There was an overwhelming response to the invitations that were sent out for the Youth Leadership Workshop in November 2015. Twenty four dynamic and socio- politically aware candidates who care for the environment participated. A few of the participants were Cape based but the others travelled from Gauteng, KZN, Lesotho, Mozambique, Malawi and Swaziland. The workshop was held over 3 days at the Rocklands Adventure Centre in Simon’s Town. With its magnificent mountain backdrop and sweeping views across False Bay the centre was an ideal setting to reconnect with Nature.
“We have wanted to engage with young people who are actively involved in their faith communities for a long time,” explained Juanita Greyvenstein, SAFCEI’s Eco- congregation Co-ordinator. SAFCEI has a number of youth interns and both staff members Lydia Mogano and Tsepo Hlasoa work with young people of faith from all over Southern Africa.
The focus of the workshop was to lay the foundation for why we are Earth Keepers and to explore and experience the links between faith and the environment. The participants had a wonderful time, young people from different faith and cultural backgrounds enjoying opportunities to interact with each other and to spend time immersed in Nature. They visited the penguins at Boulders Beach and hiked up the mountain behind the centre.
It was not just about getting out of breath while experiencing the opposites of wild views and the intricate detail of undisturbed Nature. A series of presentations challenged the participants to draw the links between our interdependence with Nature and eco-justice issues. The presentations included: `What is Energy?’ by Liz McDaid (SAFCEI) and `The Environment is the real Economy!’ by Patrick Dowling of WESSA. Facilitating a process where the participants identified the issues in their areas helped to tie the theory with relevant experiences. The discussions that followed about the causes behind the problems and the issues were an important aspect. Going a step further the participants were asked to consider the values and spiritual beliefs behind environmental issues.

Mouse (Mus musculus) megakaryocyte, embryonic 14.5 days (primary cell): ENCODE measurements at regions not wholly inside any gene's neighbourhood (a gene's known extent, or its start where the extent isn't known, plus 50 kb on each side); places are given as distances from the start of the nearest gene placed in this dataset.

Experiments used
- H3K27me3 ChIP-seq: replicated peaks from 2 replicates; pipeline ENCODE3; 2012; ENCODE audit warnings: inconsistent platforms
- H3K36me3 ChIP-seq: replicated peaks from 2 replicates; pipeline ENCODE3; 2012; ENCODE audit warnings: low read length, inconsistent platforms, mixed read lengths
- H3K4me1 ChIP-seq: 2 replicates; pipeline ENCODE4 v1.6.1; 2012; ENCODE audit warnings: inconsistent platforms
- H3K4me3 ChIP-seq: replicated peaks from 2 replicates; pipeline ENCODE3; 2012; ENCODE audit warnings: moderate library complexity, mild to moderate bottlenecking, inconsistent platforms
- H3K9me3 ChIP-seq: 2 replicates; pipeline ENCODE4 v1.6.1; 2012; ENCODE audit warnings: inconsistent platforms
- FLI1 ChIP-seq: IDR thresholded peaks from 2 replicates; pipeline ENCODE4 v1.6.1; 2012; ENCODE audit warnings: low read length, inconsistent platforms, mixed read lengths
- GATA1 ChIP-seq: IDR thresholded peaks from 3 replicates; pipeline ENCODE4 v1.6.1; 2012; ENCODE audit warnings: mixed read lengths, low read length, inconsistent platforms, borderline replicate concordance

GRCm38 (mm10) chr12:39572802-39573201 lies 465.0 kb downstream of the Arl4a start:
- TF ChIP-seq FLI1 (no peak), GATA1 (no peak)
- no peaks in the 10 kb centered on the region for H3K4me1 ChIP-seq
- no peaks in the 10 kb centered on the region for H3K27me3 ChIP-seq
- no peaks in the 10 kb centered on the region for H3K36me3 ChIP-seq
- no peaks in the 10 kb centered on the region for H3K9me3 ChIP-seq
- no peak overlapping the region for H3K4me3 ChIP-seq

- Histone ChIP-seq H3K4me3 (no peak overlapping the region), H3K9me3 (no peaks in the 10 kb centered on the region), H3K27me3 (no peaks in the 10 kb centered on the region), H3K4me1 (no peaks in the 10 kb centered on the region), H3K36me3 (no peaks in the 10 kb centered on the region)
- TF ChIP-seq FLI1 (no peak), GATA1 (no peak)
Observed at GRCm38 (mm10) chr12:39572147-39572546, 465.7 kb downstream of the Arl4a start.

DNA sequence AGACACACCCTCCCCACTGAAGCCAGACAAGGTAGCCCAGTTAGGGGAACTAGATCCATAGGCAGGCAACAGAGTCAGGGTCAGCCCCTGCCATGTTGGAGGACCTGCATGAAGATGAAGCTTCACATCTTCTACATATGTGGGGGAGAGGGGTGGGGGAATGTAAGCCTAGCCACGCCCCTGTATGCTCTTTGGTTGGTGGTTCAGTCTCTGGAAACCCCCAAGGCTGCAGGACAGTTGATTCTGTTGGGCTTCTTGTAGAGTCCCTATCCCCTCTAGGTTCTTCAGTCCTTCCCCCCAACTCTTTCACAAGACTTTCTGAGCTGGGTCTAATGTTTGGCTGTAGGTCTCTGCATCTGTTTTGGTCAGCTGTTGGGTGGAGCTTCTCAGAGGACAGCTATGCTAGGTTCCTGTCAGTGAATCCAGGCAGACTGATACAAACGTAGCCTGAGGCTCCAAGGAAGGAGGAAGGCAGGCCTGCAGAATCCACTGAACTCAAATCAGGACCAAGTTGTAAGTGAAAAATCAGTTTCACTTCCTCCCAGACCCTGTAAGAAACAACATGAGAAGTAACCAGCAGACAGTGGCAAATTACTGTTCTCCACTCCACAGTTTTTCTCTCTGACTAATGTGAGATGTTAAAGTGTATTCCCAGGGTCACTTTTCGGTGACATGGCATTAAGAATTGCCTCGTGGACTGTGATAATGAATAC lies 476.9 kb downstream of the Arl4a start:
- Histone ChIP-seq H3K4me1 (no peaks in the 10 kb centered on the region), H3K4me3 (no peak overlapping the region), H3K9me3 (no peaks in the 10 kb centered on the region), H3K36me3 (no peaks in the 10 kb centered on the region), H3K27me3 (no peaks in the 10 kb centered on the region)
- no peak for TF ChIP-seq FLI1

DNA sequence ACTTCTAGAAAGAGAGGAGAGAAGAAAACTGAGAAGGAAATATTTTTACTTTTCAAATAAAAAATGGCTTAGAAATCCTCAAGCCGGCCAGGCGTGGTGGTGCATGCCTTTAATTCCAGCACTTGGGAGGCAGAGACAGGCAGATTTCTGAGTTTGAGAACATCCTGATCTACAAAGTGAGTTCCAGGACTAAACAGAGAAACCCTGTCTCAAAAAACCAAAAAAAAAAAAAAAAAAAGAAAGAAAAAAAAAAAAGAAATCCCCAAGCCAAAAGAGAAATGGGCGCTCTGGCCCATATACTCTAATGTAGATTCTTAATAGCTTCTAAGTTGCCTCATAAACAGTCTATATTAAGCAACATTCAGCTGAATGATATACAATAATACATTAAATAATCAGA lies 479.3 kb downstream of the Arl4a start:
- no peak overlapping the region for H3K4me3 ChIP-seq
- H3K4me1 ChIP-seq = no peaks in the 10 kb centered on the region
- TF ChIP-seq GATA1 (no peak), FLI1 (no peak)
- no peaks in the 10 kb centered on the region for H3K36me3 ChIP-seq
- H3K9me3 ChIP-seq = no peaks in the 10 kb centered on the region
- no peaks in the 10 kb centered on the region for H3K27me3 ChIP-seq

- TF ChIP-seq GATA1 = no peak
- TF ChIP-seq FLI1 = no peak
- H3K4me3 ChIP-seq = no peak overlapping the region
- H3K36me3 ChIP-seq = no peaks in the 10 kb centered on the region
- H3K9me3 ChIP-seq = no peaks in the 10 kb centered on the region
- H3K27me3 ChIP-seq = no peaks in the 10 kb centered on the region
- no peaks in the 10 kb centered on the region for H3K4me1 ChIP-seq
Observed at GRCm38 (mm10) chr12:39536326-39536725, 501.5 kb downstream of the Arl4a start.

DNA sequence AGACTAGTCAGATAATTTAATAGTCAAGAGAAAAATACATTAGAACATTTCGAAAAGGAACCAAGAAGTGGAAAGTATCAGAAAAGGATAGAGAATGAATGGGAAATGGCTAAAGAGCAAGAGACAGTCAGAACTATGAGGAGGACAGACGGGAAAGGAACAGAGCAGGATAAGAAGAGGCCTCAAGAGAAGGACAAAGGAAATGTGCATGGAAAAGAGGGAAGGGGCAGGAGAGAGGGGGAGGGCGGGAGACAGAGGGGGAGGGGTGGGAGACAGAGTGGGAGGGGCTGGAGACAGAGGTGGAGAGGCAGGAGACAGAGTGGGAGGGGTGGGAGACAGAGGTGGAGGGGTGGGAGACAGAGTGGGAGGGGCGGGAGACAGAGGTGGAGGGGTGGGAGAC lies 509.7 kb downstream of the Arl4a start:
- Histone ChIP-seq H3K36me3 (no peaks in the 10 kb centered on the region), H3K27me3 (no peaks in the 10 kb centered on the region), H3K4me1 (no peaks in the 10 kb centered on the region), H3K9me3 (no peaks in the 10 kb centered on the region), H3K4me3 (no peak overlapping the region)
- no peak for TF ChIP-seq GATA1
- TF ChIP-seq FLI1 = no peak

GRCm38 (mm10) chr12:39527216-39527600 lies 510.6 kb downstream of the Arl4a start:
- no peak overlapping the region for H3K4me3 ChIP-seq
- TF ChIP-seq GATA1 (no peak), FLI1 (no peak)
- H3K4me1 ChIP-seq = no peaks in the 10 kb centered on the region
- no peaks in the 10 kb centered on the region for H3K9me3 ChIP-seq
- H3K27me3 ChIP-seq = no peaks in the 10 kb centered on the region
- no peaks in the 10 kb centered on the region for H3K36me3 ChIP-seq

Feedback from the organisers was that it was a good foundational exercise – but perhaps the youthful participants could have been more challenged regarding consumerism and its impact on spiritual values and the web of life.
The final challenge was `Youth as Earth Keepers – What legacy would you like to leave?’ What do you bring as the youth to creation care? What are your visions for an ideal society? Their answers inspire confidence and hope, for example:
The youth are unique because we:
– solve problems creatively!
– have access and the ability to use communication technology.
– are united in our cultural diversity.
– are a global community movement.
– are active at a time when governments are being shaken by calls for accountability and transparency and we are adding our voices!
– are educated about the effects of Climate Change.
Go SAFCEI youth. You are the future!